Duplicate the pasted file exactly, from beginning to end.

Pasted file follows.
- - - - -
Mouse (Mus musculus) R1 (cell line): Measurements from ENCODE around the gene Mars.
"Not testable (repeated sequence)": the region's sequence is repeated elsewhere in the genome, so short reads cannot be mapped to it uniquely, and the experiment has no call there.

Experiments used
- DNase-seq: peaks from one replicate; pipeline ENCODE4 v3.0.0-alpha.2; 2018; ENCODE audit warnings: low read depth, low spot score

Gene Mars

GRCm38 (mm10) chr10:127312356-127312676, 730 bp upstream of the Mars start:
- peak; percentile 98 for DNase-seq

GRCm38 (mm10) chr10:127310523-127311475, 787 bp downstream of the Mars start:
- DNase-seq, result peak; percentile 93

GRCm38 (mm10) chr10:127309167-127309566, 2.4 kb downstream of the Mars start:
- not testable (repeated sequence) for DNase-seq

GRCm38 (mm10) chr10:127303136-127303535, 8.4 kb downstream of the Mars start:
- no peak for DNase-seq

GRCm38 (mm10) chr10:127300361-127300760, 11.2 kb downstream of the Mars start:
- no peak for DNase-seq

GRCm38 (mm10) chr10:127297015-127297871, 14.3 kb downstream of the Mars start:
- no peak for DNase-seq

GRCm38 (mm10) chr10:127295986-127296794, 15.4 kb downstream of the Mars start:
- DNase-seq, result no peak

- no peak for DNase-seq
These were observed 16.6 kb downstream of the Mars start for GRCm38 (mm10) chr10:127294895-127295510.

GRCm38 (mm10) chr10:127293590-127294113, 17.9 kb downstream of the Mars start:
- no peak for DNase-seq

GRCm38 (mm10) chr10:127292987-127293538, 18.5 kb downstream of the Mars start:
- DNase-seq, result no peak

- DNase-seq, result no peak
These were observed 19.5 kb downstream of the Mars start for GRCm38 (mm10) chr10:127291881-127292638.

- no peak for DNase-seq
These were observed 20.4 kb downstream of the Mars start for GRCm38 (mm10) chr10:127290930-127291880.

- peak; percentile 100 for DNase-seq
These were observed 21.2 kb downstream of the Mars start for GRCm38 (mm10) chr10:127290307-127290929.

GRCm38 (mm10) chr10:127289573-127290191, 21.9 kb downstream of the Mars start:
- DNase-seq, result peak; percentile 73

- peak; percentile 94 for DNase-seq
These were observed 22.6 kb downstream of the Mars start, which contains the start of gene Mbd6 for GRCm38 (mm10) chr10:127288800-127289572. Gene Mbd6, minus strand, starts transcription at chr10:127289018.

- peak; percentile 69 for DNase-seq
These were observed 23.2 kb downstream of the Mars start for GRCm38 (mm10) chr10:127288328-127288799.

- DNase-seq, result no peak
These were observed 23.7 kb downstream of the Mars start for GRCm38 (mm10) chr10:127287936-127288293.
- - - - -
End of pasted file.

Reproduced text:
Mouse (Mus musculus) R1 (cell line): Measurements from ENCODE around the gene Mars.
"Not testable (repeated sequence)": the region's sequence is repeated elsewhere in the genome, so short reads cannot be mapped to it uniquely, and the experiment has no call there.

Experiments used
- DNase-seq: peaks from one replicate; pipeline ENCODE4 v3.0.0-alpha.2; 2018; ENCODE audit warnings: low read depth, low spot score

Gene Mars

GRCm38 (mm10) chr10:127312356-127312676, 730 bp upstream of the Mars start:
- peak; percentile 98 for DNase-seq

GRCm38 (mm10) chr10:127310523-127311475, 787 bp downstream of the Mars start:
- DNase-seq, result peak; percentile 93

GRCm38 (mm10) chr10:127309167-127309566, 2.4 kb downstream of the Mars start:
- not testable (repeated sequence) for DNase-seq

GRCm38 (mm10) chr10:127303136-127303535, 8.4 kb downstream of the Mars start:
- no peak for DNase-seq

GRCm38 (mm10) chr10:127300361-127300760, 11.2 kb downstream of the Mars start:
- no peak for DNase-seq

GRCm38 (mm10) chr10:127297015-127297871, 14.3 kb downstream of the Mars start:
- no peak for DNase-seq

GRCm38 (mm10) chr10:127295986-127296794, 15.4 kb downstream of the Mars start:
- DNase-seq, result no peak

- no peak for DNase-seq
These were observed 16.6 kb downstream of the Mars start for GRCm38 (mm10) chr10:127294895-127295510.

GRCm38 (mm10) chr10:127293590-127294113, 17.9 kb downstream of the Mars start:
- no peak for DNase-seq

GRCm38 (mm10) chr10:127292987-127293538, 18.5 kb downstream of the Mars start:
- DNase-seq, result no peak

- DNase-seq, result no peak
These were observed 19.5 kb downstream of the Mars start for GRCm38 (mm10) chr10:127291881-127292638.

- no peak for DNase-seq
These were observed 20.4 kb downstream of the Mars start for GRCm38 (mm10) chr10:127290930-127291880.

- peak; percentile 100 for DNase-seq
These were observed 21.2 kb downstream of the Mars start for GRCm38 (mm10) chr10:127290307-127290929.

GRCm38 (mm10) chr10:127289573-127290191, 21.9 kb downstream of the Mars start:
- DNase-seq, result peak; percentile 73

- peak; percentile 94 for DNase-seq
These were observed 22.6 kb downstream of the Mars start, which contains the start of gene Mbd6 for GRCm38 (mm10) chr10:127288800-127289572. Gene Mbd6, minus strand, starts transcription at chr10:127289018.

- peak; percentile 69 for DNase-seq
These were observed 23.2 kb downstream of the Mars start for GRCm38 (mm10) chr10:127288328-127288799.

- DNase-seq, result no peak
These were observed 23.7 kb downstream of the Mars start for GRCm38 (mm10) chr10:127287936-127288293.